The SSBNs will give India a complete nuclear triad, which consists of land, air, and sea-based nuclear delivery systems.
The Indian Navy will launch its second homegrown nuclear-powered submarine within the next month, according to local media outlets.
This week, India’s Economic Times reported , citing government sources, that the second indigenous nuclear submarine will be transferred to water sometime in later September or early October. At that time, the INS Aridhaman will undergo extensive sea tests over the next two years before being inducted into the Indian Navy at some point in 2019.
The launch of the INS Aridhaman follows India’s first domestically built nuclear-powered ballistic missile submarine (SSBN), the IHS Arihant, being inducted into the Indian Navy in August of last year. That submarine made India only the sixth country after the United States, Russia, the United Kingdom, France and China to build a SSBN. The first Indian SSBN is believed to carry twelve Sagarika (K-15) submarine launched ballistic missiles (SLBMs) that have ranges of 700 km. However, India’s Defence Research and Development Organisation (DRDO) is also developing a longer-range SLBM, the K-4, which its SSBNs will also carry. The IHS Arihant is only equipped to handle four of the larger K-4s (the submarine has four launch tubes but three K-15s can fit in each launch tube). The submarine can also carry torpedoes and submarine launched cruise missiles (SLCMs), including possibly a sea-launched version of the BrahMos.
The IHS Arihant was built primarily to serve as a trainer. That is, to train sailors to operate the new Arihant-class submarines, of which Delhi plans to build four boats. Thus, the new INS Aridhaman will pack a lot more firepower than its sister ship. According to the Economic Times , the second SSBN has eight vertical launch tubes, allowing it to carry twenty-four K-15 missiles or eight K-4 missiles. In addition, the new boat will have a reactor more powerful than the INS Arihant’s 83 MW pressurised light-water reactor. That reactor uses uranium as fuel and light water as a coolant and moderator, which allow it to operate quietly and stay submerged for about two months at a time. The new SSBN will be able to travel at speeds of 24 knots when submerged.
While technically an indigenous boat, the Arihant-class submarines are based on the designs of the Russian Project 971 Akula I-class nuclear-powered attack submarines. India has leased the Akula I-class SSN from Russia in the past. Still, the launching of the first nontrainer SSBN is a significant milestone for India’s Navy. As I’ve noted before , India’s quest to build a nuclear-powered ballistic missile submarine reportedly began in 1970 under Prime Minister Indira Gandhi. Code-named the Advanced Technology Vehicle (ATV) program, its existence was kept under wraps for more than three decades ago before the former chairman of India's Atomic Energy Commission, PK Iyengar, revealed it at a public forum back in 2007.
The SSBNs will give India a complete nuclear triad, which consists of land, air, and sea-based nuclear delivery systems. In one sense, this could seen as a good development for strategic stability in the region as submarines out at sea are far less vulnerable to surprise attacks compared with airplanes and land-based missiles. This is especially critical for a country like India which maintains a modest-sized nuclear arsenal.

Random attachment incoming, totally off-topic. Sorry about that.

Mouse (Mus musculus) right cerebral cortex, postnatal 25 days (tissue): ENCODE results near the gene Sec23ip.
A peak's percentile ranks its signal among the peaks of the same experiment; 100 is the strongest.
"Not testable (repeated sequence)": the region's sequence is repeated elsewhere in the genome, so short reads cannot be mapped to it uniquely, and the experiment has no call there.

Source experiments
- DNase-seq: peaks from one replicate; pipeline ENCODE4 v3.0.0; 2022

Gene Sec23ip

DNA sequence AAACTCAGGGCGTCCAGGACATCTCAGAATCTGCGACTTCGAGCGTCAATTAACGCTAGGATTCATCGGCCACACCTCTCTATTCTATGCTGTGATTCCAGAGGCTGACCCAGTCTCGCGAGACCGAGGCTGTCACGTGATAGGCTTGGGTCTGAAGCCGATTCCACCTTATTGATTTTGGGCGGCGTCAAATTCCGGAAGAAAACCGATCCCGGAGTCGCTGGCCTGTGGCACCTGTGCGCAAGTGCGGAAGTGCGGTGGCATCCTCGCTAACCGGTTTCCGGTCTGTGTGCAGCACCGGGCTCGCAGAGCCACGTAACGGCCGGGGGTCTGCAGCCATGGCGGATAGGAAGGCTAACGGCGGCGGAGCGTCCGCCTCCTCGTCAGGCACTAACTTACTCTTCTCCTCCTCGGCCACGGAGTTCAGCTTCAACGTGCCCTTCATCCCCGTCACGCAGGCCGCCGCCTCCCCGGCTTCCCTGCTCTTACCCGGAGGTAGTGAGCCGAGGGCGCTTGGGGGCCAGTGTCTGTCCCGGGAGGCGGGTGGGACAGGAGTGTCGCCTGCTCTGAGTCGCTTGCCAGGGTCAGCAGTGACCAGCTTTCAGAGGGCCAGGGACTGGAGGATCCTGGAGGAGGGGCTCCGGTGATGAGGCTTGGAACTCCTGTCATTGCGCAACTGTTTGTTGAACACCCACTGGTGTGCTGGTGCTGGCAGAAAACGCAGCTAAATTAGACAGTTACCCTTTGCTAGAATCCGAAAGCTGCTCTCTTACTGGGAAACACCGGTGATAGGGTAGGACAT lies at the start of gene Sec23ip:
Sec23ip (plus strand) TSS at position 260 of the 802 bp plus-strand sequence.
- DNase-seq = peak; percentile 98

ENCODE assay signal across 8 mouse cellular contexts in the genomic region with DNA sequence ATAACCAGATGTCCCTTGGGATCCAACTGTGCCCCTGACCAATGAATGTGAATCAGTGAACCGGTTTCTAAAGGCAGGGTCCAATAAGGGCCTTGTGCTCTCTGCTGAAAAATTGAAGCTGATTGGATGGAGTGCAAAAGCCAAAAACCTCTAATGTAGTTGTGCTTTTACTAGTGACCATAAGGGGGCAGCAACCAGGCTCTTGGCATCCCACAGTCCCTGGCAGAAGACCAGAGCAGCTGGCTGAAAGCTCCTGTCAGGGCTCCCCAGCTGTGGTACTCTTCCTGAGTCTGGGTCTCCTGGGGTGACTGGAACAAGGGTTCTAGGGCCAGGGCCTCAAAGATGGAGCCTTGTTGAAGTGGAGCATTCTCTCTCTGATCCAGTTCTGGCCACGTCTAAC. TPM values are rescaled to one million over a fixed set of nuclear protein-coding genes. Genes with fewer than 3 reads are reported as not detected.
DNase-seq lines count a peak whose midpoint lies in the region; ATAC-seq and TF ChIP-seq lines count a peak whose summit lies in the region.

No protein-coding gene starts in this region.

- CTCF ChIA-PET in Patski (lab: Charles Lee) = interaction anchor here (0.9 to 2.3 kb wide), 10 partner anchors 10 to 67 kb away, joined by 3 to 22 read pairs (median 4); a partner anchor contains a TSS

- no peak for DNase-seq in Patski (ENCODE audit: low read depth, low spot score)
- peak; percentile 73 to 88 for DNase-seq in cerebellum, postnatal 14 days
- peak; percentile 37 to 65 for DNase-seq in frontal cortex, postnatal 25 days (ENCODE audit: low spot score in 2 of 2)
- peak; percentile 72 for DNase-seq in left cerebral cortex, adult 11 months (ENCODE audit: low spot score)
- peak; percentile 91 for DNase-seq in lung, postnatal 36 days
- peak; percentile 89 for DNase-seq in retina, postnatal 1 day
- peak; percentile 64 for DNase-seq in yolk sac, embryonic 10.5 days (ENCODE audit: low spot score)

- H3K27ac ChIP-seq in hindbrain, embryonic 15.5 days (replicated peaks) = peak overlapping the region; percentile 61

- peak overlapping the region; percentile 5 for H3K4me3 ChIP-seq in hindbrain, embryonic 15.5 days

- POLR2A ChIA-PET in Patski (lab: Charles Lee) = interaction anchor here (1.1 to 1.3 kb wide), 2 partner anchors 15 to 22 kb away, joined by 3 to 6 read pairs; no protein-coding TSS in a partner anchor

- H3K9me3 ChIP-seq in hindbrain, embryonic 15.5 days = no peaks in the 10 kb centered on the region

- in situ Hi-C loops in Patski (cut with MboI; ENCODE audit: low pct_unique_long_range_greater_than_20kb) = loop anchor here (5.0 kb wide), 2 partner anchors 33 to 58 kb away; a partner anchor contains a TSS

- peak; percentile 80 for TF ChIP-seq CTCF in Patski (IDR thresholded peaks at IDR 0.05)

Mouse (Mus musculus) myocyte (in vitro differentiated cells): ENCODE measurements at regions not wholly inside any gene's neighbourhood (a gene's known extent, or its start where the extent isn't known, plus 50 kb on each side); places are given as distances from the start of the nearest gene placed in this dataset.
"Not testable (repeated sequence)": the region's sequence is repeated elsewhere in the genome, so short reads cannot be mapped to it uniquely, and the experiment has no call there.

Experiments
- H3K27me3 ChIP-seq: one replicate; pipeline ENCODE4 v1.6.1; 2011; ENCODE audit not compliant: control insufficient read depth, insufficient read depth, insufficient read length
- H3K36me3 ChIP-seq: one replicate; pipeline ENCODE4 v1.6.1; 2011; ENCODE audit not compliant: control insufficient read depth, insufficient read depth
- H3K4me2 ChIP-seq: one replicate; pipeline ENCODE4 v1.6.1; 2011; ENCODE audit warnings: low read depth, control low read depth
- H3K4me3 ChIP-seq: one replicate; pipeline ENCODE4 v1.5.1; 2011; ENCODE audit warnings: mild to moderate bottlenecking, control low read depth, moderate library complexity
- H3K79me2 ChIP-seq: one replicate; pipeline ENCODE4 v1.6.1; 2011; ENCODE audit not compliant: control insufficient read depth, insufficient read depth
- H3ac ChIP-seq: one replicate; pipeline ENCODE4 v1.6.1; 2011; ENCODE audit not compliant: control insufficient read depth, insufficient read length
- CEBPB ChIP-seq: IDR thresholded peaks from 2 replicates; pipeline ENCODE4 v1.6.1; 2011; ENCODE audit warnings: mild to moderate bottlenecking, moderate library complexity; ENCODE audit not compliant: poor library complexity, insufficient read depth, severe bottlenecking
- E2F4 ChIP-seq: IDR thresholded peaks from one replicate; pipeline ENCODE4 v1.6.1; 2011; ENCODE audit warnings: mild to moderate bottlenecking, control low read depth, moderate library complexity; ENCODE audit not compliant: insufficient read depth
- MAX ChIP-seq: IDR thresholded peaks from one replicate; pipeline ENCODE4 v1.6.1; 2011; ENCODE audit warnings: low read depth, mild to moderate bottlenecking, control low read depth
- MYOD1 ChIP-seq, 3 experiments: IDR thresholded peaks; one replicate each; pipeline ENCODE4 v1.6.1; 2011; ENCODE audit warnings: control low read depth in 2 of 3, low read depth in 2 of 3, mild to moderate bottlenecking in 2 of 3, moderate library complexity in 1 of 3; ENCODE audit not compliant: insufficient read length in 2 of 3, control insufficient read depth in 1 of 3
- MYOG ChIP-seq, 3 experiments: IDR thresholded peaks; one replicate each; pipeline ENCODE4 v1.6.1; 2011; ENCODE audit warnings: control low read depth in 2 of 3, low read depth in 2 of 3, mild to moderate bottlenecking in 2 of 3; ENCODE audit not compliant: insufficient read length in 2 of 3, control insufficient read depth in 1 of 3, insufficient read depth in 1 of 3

At the same time, the new leg of the triad could produce a sea change in India’s nuclear operating procedures. As a country with a no-first use declaratory policy, India’s current nuclear warheads and missiles are kept demated and likely in separate locations. This is fine for the air and land-based legs of the triad because they can be brought together if needed. This is not possible for SSBNs. To provide any deterrent benefit, the missiles and warheads will need to be kept together on the submarines, eliminating any actual demonstration of its no first use policy beyond words. This is a challenge that is also being confronted by China, another country with a no-first use policy that also recently began deterrent patrols.
Questions will inevitably be raised about the security of hosting nuclear weapons on Indian ships as the country’s navy, and submarine fleet in particular, has suffered from a number of mishaps in recent years. Most notably, an explosion on the Russian-built INS Sindhurakshak submarine sunk the ship and killed eighteen sailors in 2013. The next year, there was a fire on another submarine, the INS Sindhuratna, which killed two people. A report by the Comptroller and Auditor General’s latter blamed crew fatigue and outdated ammunition as the causes of these incidents.
The emergence of India’s SSBNs is another example of a growing technological arms race among the so-called nuclear triangle of China, India and Pakistan. In 2012, India first tested its Agni-V intermediate ballistic missile, which is capable of reaching all parts of China. As alluded to above, China also recently acquired its first operational SSBNs, which began conducting deterrent patrols sometime in 2016. China also recently began deploying multiple independently targetable reentry vehicle (MIRVs) on its ballistic missiles, a step India is also likely to take if it already hasn’t. Both India and China have also been improving their targeting capabilities through improved intelligence surveillance and reconnaissance (ISR) capabilities. On the other hand, Pakistan has been focusing on building up a large tactical nuclear weapon arsenal to repeal any Indian conventional attacks.